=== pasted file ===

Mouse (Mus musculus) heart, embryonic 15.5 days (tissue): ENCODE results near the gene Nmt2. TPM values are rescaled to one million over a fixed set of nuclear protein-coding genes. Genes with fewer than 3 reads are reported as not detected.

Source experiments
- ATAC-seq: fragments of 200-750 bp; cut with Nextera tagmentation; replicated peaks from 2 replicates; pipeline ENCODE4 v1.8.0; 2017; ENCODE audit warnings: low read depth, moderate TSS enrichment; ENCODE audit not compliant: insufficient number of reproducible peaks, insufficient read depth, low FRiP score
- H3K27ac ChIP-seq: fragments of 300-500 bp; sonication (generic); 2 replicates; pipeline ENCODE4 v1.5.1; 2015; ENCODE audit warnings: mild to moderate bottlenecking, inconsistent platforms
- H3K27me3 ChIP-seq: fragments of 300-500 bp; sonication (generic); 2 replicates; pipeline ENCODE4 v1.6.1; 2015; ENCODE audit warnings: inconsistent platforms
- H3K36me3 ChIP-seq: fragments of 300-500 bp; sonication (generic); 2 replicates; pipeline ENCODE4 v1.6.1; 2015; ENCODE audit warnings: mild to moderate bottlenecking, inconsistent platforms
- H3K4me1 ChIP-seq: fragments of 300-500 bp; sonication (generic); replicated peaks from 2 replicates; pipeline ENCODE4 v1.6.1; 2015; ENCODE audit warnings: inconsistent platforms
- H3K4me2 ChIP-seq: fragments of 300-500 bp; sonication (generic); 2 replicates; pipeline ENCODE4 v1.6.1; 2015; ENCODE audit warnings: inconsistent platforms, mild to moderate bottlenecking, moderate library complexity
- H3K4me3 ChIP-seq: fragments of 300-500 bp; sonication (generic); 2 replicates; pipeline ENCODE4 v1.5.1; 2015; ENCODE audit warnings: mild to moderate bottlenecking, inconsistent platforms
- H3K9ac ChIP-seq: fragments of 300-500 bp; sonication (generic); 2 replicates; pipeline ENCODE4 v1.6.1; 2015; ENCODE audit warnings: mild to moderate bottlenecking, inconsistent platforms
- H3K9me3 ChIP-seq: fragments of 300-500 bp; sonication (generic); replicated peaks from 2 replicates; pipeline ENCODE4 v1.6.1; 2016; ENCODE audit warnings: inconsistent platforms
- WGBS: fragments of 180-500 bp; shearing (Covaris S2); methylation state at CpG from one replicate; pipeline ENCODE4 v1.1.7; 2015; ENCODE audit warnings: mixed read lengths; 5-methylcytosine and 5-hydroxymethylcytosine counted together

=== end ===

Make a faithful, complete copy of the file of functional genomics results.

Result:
Mouse (Mus musculus) heart, embryonic 15.5 days (tissue): ENCODE results near the gene Nmt2. TPM values are rescaled to one million over a fixed set of nuclear protein-coding genes. Genes with fewer than 3 reads are reported as not detected.

Source experiments
- ATAC-seq: fragments of 200-750 bp; cut with Nextera tagmentation; replicated peaks from 2 replicates; pipeline ENCODE4 v1.8.0; 2017; ENCODE audit warnings: low read depth, moderate TSS enrichment; ENCODE audit not compliant: insufficient number of reproducible peaks, insufficient read depth, low FRiP score
- H3K27ac ChIP-seq: fragments of 300-500 bp; sonication (generic); 2 replicates; pipeline ENCODE4 v1.5.1; 2015; ENCODE audit warnings: mild to moderate bottlenecking, inconsistent platforms
- H3K27me3 ChIP-seq: fragments of 300-500 bp; sonication (generic); 2 replicates; pipeline ENCODE4 v1.6.1; 2015; ENCODE audit warnings: inconsistent platforms
- H3K36me3 ChIP-seq: fragments of 300-500 bp; sonication (generic); 2 replicates; pipeline ENCODE4 v1.6.1; 2015; ENCODE audit warnings: mild to moderate bottlenecking, inconsistent platforms
- H3K4me1 ChIP-seq: fragments of 300-500 bp; sonication (generic); replicated peaks from 2 replicates; pipeline ENCODE4 v1.6.1; 2015; ENCODE audit warnings: inconsistent platforms
- H3K4me2 ChIP-seq: fragments of 300-500 bp; sonication (generic); 2 replicates; pipeline ENCODE4 v1.6.1; 2015; ENCODE audit warnings: inconsistent platforms, mild to moderate bottlenecking, moderate library complexity
- H3K4me3 ChIP-seq: fragments of 300-500 bp; sonication (generic); 2 replicates; pipeline ENCODE4 v1.5.1; 2015; ENCODE audit warnings: mild to moderate bottlenecking, inconsistent platforms
- H3K9ac ChIP-seq: fragments of 300-500 bp; sonication (generic); 2 replicates; pipeline ENCODE4 v1.6.1; 2015; ENCODE audit warnings: mild to moderate bottlenecking, inconsistent platforms
- H3K9me3 ChIP-seq: fragments of 300-500 bp; sonication (generic); replicated peaks from 2 replicates; pipeline ENCODE4 v1.6.1; 2016; ENCODE audit warnings: inconsistent platforms
- WGBS: fragments of 180-500 bp; shearing (Covaris S2); methylation state at CpG from one replicate; pipeline ENCODE4 v1.1.7; 2015; ENCODE audit warnings: mixed read lengths; 5-methylcytosine and 5-hydroxymethylcytosine counted together